To increase the accuracy of identifying the names, there is a need to find the set of weights WT = {wt1; wt2; ...; wt9} of the distance scale of Soft-Bidist. For this, a randomized value is used (Levenshtein, 1966; Al-Hagree et al., 2019a; Al-Hagree et al., 2019b; Kondrak, 2005; Millán-Hernandez et al. , 2019; Rees, 2014).
Finding the Distance Scale for Soft-Bidist
The cases are weighted as symbols. These weights are depend on Tables 1 and 2, which are used to adapt to the operational environment and get highly accurate results in various situations. Therefore, Table 1 contains several different weights. After changing the default values of [0, 1, 1, 0, 1, 1, 1, 1 and 1] with wt1, wt2, wt3, wt4, wt5, wt6, wt7, wt8, and wt9 for all cases respectively, the new weights achieve results similar to that obtained by LD algorithm. Again, other default values have been examined [0, 1, 0, 0, 1, 1, 1, 1 and 1] with for all cases respectively, the new weights achieve results similar to that obtained by the DLD algorithm. Finally, other default values of [0, 1, 1, 0.5, 0.5, 1, 1, 1 and 1] for wt1, wt2, wt3, wt4, wt5, wt6, wt7, wt8, and wt9 for all cases respectively, the new weights achieves results similar to that obtained by the N-DIST algorithm. Based on the previous weight values, new weights were added to Table 2.
Proposed Weights | |||||||||
---|---|---|---|---|---|---|---|---|---|
Results similar to | wt_{1} | wt_{2} | wt_{3} | wt_{4} | wt_{5} | wt_{6} | wt_{7} | wt_{8} | wt_{9} |
(LD). | 0, | 1, | 1, | 0, | 1, | 1, | 1, | 1, | 1, |
(DLD). | 0, | 1, | 0, | 0, | 1, | 1, | 1, | 1, | 1, |
N-DIST is n = 2 “BI” | 0, | 1, | 1, | 0.5, | 0.5, | 1, | 1, | 1, | 1, |
No | Weights for Soft-Bidist | wt_{1}, | wt_{2}, | wt_{3}, | wt_{4}, | wt_{5}, | wt_{6}, | wt_{7}, | wt_{8} | wt_{9} |
---|---|---|---|---|---|---|---|---|---|---|
1 | Minimum. | 0 | 1 | 0 | 0, | 0.5, | 1, | 1, | 1 | 1 |
2 | Average. | 0 | 1 | 0.7, | 0.2, | 0.8, | 1, | 1, | 1 | 1 |
3 | Maximum (Cases 8, 9 is 0.5). | 0 | 1 | 0, | 0, | 0.5, | 1, | 1, | 0.5 | 0.5 |
4 | Average (Cases 8, 9 is 0.5). | 0 | 1 | 0.7, | 0.2, | 0.8, | 1, | 1, | 0.5 | 0.5 |
5 | Randomize weights | 0 | 1 | 1, | 0, | 0.5, | 1, | 1, | 1 | 1 |
6 | 0, | 1, | 0, | 0, | 0.5, | 1, | 1, | 1 | 1 | |
7 | 0, | 1, | 0, | 0.2, | 0.2, | 1, | 1, | 1 | 1 | |
8 | 0, | 1, | 0, | 0.1, | 0.1, | 1, | 1, | 1 | 1 | |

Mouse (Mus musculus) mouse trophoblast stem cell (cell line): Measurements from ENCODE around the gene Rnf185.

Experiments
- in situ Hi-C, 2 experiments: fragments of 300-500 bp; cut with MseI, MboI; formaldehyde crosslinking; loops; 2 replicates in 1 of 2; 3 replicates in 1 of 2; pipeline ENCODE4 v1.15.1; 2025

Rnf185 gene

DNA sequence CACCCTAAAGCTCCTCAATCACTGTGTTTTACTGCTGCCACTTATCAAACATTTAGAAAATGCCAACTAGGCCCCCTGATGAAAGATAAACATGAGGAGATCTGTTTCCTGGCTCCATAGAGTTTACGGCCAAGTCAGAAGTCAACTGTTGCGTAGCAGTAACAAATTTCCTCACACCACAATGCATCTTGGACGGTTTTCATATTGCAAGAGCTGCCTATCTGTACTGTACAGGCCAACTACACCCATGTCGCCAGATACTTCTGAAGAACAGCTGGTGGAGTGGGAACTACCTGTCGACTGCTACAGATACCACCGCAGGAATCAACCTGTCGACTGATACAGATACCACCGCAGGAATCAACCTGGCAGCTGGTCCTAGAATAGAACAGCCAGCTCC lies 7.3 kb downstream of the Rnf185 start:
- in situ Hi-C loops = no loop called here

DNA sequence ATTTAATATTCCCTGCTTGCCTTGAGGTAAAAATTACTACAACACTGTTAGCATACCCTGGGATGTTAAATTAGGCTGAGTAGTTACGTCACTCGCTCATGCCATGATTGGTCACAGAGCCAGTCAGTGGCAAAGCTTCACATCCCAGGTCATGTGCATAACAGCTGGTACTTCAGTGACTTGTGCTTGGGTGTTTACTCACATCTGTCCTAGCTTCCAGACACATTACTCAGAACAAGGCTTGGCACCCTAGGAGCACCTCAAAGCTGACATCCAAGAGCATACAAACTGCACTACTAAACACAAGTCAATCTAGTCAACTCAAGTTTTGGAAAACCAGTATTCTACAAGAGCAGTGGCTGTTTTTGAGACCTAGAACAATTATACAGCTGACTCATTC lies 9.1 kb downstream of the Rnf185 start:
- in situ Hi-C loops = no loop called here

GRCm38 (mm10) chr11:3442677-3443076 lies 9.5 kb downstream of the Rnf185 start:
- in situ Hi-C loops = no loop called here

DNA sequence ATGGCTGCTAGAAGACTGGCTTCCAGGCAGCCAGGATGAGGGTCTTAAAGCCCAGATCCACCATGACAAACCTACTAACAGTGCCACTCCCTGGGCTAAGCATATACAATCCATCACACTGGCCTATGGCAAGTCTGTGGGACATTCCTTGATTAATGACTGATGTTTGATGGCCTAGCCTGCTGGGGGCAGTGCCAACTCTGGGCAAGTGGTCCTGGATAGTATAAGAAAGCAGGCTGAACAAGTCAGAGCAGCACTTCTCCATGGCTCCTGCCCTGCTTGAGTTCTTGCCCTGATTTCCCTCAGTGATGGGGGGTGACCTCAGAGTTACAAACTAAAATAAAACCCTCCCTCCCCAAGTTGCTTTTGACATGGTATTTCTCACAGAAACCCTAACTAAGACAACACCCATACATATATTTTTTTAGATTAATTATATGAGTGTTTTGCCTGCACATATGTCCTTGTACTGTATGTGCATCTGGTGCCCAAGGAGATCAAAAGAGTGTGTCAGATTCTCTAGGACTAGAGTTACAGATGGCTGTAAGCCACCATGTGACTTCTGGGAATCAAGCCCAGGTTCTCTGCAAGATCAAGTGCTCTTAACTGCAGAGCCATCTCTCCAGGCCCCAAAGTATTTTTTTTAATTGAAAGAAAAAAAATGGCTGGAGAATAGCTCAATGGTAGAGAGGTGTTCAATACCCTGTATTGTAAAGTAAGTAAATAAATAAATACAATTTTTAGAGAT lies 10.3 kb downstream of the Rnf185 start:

9 | 0, | 1, | 0, | 0, | 0.2, | 1, | 1, | 1 | 1 | |
10 | 0, | 1, | 1, | 0, | 0.5, | 1, | 1, | 0.5 | 0.5 | |
11 | 0, | 1, | 0.5, | 0, | 0.5, | 1, | 1, | 0.5 | 0.5 | |
12 | 0, | 1, | 0, | 0.1, | 0.1, | 1, | 1, | 0.5 | 0.5 | |
13 | 0, | 1, | 0.5, | 0, | 0.1, | 1, | 1, | 0.5 | 0.5 | |
14 | 0, | 1, | 0, | 0, | 0.2, | 1, | 1, | 0.5 | 0.5 | |
15 | 0, | 1, | 0, | 0, | 0.1, | 1, | 1, | 0.5 | 0.5 | |
16 | The applied in this paper. | 0, | 1, | 0, | 0.2, | 0.2, | 1, | 1, | 0.5 | 0.5 |
The Experimental Results
This section presents the experimental results that are carried out in this research. The objective of these experiments is to assess the Soft-Bidist algorithm compared with other algorithms from the literature. Due to the absence of standard datasets for name matching, different multilingual datasets (English, Arabic, Portuguese) is used in the experiments carried out in this research. These datasets are presented by (Al-Hagree et al., 2019a; Al-Hagree et al., 2019b; Ahmed & Nürnberger, 2009; Rees, 2014; Al-Sanabani & Al-Hagree, 2015). Different spelling errors and typographical are included in these datasets. In our previous work, a modified algorithm was applied to drug names in English documents, but for current work, the Soft-Bidist is applied to the different datasets deals with personal names in Arabic, English and Portuguese. To our knowledge, there have been no previous reports of good performance on this combination of datasets with different languages.
The same data preparation used in Al-Hagree et al. (2019a); Al-Hagree et al. (2019b)) is used in this research to be compared with the Soft-Bidist algorithm.
After defining the default values of [0, 1, 1, 0.2, 0.2, 1, 1, 1 and 1] for for all cases respectively, the proposed algorithm appears to have achieved high accurate results. Generally, it is not easy to provide accurate weights between pair source and target. In order to gain proper values for weights wt1, wt2, wt3, wt4, wt5, wt6, wt7, wt8, and wt9, the experiments with different weights for Tables 1 and 2 of dataset 1 (Al-Hagree et al., 2019a; Al-Hagree et al., 2019b) should be repeated. The results are presented in Table 3.